seeking the perfect planning tool

Alas, finding a planning tool well adapted to our way of working is a hard job.

First, the amount of time we spend in developing Robinson 2150 is hard to predict, as it relies on the amount of free-time we have (which varies according to professional workload, personal life constraints or leisure, etc.) That’s why usual project management tools won’t fit.

Second, we self-organize in an agile way, similar to the SCRUM method, but without formalizing sprints, nor having any Scrum Master or Product Owner. Each team member is responsible for a portion of product, the and we just hold a weekly progress meeting.

I tried ICEScrum, a perfect tool for SCRUM. I was convinced by its colorful post-it and the relevance of its indicators (sprint burn-down, release burn-up, etc.). It has unfortunately some problems for us:

  • It consumes too much RAM for our small dedicated server…
  • It is a bit slow
  • We do not do sprints!

I also tried a bunch of ticket-oriented tools like TRAC (with some SCRUM plugins) and JIRA (with greenhopper) but was not convinced. They lack ergonomy, they are difficult to use during a meeting, and above all, they do not give a sufficiently clear and synthetic vision of the project.

That’s why I decided to restart from scratch and design a tool that perfectly fits our needs!

So I implemented TODO, a very simple tool :

  • 800 lines of javascript (using jquery) ;
  • 150 lines of SQL ;
  • 100 lines of php.

The interface of TODO provides three views:

  • the backlog, which contains the tasks, grouped by functionality and sorted by priority ;
  • a table, to estimate the tasks in an agile-manner (i.e. relatively, using the Fibonacci sequence) ;
  • a chart, that summarizes the history of the work done, and presents forecasts for the tasks remaining in the backlog.

Well, a video is worth a thousand words:

Finally, we have a simple and ergonomic tool, which is easy to deploy on a server and easy to use during a meeting. Thanks to it, we already have a better insight of our planning.

Some features remain to implement, like undo/redo and real-time update with the actions of other users connected to the same server, but other subjects currently hold my attention (as the AI of Robinson 2150…) If I can found the time for that, I will place TODO on googlecode. You can still contact me if you want to try it!

RSS Feeds & Language Localisation

At last! A good news for all our French readers: language localization is available on Insane Unity!

You may already have noticed that, for few days now, little flags has appeared at the top right of the blog. You can now choose which language you want to read :

Language localisation with country flags on Insane Unity

Country flags for language selection

By default, the site tries to detect the country you are coming from and displays the contents using the right language. But sometimes not (it depends on your provider, your browser and maybe also according to the weather forecast.) In this case, the flags are here to sort the words in the right order :)

Moreover, the Blog and the Twitter have their own RSS feeds, which make you able to follow any of our twists and turns. To subscribe, click here for the English version of the RSS feed and here for the French one.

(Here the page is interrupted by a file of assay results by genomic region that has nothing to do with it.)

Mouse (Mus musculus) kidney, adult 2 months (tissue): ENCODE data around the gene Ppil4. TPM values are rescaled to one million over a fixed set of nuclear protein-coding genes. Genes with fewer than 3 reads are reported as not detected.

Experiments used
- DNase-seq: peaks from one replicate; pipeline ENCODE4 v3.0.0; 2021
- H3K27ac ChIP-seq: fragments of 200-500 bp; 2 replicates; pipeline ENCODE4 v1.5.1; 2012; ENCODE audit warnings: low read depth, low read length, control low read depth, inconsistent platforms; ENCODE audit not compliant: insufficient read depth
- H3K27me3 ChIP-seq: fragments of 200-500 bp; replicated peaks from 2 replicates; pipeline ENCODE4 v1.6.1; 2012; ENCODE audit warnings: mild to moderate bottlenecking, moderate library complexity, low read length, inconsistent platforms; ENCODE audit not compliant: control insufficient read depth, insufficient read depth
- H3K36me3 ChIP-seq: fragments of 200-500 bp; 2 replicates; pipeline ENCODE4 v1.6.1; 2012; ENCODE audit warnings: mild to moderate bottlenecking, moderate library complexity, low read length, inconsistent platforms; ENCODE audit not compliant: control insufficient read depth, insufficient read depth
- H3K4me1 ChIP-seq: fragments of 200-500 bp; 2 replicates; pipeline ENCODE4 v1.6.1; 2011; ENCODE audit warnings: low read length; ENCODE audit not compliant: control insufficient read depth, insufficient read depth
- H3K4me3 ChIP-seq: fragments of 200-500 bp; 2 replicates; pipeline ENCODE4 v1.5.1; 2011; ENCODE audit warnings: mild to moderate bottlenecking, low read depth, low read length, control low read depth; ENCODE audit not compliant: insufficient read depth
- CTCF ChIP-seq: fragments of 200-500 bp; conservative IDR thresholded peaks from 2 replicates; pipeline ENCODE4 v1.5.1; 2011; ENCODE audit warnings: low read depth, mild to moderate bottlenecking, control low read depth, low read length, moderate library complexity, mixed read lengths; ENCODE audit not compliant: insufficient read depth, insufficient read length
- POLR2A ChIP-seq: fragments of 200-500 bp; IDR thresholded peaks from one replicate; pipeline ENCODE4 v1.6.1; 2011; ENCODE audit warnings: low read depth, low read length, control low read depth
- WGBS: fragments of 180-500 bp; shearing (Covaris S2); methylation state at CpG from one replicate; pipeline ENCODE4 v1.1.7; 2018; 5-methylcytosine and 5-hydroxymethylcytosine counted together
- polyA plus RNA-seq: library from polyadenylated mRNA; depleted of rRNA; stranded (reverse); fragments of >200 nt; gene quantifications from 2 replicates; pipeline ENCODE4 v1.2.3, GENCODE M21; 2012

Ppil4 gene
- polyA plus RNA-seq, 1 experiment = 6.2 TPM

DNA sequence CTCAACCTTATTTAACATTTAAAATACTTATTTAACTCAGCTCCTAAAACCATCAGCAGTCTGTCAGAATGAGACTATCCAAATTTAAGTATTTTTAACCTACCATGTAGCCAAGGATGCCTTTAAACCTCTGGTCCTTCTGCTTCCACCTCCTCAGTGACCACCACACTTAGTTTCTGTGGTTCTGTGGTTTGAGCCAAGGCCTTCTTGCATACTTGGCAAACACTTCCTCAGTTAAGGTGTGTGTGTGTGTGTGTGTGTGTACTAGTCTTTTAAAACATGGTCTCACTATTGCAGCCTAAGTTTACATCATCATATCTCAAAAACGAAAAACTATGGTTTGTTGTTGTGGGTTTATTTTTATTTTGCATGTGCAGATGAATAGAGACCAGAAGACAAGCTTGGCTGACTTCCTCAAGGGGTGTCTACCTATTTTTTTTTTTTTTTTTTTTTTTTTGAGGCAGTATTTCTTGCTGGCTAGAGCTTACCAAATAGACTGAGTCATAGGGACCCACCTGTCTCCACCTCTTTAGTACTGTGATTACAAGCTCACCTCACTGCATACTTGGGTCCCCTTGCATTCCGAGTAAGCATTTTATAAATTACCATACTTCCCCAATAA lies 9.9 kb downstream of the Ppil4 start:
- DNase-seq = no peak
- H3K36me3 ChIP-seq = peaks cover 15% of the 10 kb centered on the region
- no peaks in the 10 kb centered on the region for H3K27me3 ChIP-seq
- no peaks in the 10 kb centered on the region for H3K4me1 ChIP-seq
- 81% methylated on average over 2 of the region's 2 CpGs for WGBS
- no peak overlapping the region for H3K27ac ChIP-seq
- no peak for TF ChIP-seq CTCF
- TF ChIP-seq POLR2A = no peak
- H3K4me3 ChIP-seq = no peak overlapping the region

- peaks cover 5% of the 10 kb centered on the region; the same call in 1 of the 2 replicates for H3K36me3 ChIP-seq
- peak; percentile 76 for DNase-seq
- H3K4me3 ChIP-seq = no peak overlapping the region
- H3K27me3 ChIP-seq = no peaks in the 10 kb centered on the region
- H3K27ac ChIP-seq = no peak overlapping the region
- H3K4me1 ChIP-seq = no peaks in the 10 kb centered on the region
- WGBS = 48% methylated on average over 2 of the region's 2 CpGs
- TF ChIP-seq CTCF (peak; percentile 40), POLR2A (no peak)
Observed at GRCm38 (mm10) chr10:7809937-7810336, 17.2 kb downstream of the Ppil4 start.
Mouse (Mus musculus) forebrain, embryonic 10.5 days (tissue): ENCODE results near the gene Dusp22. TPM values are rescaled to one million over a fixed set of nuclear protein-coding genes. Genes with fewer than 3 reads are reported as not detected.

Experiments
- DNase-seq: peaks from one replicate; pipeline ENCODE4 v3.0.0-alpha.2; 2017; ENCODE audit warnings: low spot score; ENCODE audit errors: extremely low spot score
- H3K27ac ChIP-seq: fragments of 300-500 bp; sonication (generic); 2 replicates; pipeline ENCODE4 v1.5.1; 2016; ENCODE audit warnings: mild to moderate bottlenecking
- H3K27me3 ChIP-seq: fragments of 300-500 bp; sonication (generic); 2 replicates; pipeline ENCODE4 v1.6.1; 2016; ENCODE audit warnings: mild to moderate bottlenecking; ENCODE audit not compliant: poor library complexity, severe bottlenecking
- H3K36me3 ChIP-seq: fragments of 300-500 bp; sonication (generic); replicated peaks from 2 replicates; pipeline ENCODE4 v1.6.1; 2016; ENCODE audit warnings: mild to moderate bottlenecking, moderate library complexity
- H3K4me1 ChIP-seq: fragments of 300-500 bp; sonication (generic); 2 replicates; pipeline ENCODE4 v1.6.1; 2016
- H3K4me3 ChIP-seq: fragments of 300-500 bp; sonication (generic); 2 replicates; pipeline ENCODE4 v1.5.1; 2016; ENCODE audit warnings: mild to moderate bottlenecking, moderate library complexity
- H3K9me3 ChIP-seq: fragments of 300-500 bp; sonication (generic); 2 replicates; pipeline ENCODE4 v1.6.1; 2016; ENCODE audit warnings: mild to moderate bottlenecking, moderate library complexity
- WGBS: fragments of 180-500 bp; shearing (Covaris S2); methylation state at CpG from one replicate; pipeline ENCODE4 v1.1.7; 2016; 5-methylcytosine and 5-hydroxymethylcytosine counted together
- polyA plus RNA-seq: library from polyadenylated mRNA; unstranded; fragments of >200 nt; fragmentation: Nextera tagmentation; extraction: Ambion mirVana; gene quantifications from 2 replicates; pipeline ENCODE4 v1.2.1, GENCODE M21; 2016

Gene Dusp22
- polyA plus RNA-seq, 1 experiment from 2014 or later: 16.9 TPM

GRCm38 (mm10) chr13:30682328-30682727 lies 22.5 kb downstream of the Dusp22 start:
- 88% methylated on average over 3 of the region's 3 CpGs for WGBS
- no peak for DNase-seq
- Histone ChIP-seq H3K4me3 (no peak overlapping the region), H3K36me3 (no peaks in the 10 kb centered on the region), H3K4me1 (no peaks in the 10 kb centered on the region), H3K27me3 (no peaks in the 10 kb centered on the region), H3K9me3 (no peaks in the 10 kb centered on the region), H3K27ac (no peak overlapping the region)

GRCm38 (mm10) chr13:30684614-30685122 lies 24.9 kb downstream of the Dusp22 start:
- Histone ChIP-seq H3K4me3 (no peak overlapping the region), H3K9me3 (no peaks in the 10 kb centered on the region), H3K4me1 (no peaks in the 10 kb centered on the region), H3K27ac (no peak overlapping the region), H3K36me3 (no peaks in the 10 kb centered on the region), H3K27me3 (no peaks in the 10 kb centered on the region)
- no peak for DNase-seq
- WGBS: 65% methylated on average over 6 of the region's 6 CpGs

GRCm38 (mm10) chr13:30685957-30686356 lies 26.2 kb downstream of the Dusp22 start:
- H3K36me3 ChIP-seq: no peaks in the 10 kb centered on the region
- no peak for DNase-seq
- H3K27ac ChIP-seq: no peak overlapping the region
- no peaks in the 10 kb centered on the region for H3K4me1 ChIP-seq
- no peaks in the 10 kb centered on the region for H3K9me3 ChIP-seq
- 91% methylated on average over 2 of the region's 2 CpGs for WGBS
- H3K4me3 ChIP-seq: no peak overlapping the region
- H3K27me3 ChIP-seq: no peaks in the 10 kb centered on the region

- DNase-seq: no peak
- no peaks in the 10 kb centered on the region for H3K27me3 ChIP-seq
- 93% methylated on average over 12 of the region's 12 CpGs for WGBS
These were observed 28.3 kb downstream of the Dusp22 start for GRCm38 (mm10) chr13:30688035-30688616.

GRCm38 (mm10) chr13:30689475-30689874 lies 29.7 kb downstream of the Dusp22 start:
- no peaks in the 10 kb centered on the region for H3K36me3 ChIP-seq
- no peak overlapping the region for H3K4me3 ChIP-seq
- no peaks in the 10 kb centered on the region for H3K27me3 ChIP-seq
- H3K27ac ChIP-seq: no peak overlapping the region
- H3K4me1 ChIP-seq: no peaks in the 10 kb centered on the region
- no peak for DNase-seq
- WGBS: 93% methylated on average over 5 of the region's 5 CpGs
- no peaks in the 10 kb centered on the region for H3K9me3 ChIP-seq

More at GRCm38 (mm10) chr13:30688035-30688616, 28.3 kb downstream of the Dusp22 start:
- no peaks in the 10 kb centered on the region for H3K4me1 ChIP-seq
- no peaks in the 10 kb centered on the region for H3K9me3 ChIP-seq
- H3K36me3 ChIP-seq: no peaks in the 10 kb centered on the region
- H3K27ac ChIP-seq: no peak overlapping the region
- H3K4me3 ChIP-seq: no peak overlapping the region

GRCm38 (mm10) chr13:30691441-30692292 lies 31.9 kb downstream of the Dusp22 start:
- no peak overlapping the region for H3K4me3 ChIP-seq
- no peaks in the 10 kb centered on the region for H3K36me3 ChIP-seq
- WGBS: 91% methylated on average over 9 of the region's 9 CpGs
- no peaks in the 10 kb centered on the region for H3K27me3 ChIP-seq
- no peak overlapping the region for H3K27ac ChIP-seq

For the Twitter feed, click here (but is it really useful?).

However, there is no RSS feed for the RSS feed itself… but we are thinking hard about it! :)

Artificial Intelligence part 1: path-finding with collision avoidance

…and then I chose Flowfield

According to what I have found over the web, whenever you want to put a first step in game AI development, you have to start by A* algorithm.

Perhaps because I do not want to do like everybody, I preferred to try a different approach : the flowfield path-finding, as used in Supreme Commander 2. A good start is this very good paper.

Contrary to A* which implies that we have to compute the path of all agent separately, one interest of this approach is that the calculation is done only once. A cost field is globally computed over the map, from which the speed and direction of each agent are then deduced.

A wolf in the AI

For example, imagine a dozen of wolves attacking a poor, lonely, human. Every wolf has the same objective:  “bite the human”. The distance field to that human is common to all the wolves and can be computed once only per step. Other fields like density, comfort or threat can also be computed once for all. If there is more than one human on the map, the common target can become “bite the nearest human”, and so on we can also set high-level objectives.

In the next video,  you can see a round unit moving toward its objective (a square). The cost field to reach that target is in blue. The speed of the unit is computed based on field values in the surrounding squares.

In Robinson 2150, the terrain is about to be a very big and procedurally generated planet. That’s why the field is not computed over the whole map, but we stop as soon as every unit has been reached.

Now we have a bunch of units moving according to a field, we can add collision-enforcement and try a group-crossing simulation. In fact, crowd simulation can be seen as path-finding with moving obstacles. The first try was fun… Adding speed and density fields in the equation shown acceptable results :

At this point, our units know how to move towards an objective, but they still cannot choose this objective by themselves. This will be the next step of my work.

HDR rendering

Last week, I’ve worked on our home-made Insanity Engine and especially on HDR rendering. High Dynamic Range rendering simply refers to lighting computation in 4x floating point  (higher range) instead of the traditional 32bits RGBA format. In addition to be able to manage very bright and dark lights, HDRR enables to use a lots of secondary effects that make the rendering more realist.

The video below shows the famous Sponza Atrium test scene displayed with the current version of Insanity, showing tone mapping, luminance adaptation and bloom effect.

The result is not too bad on my HD5870, but I still have to work on performance for lower-end systems.

Return top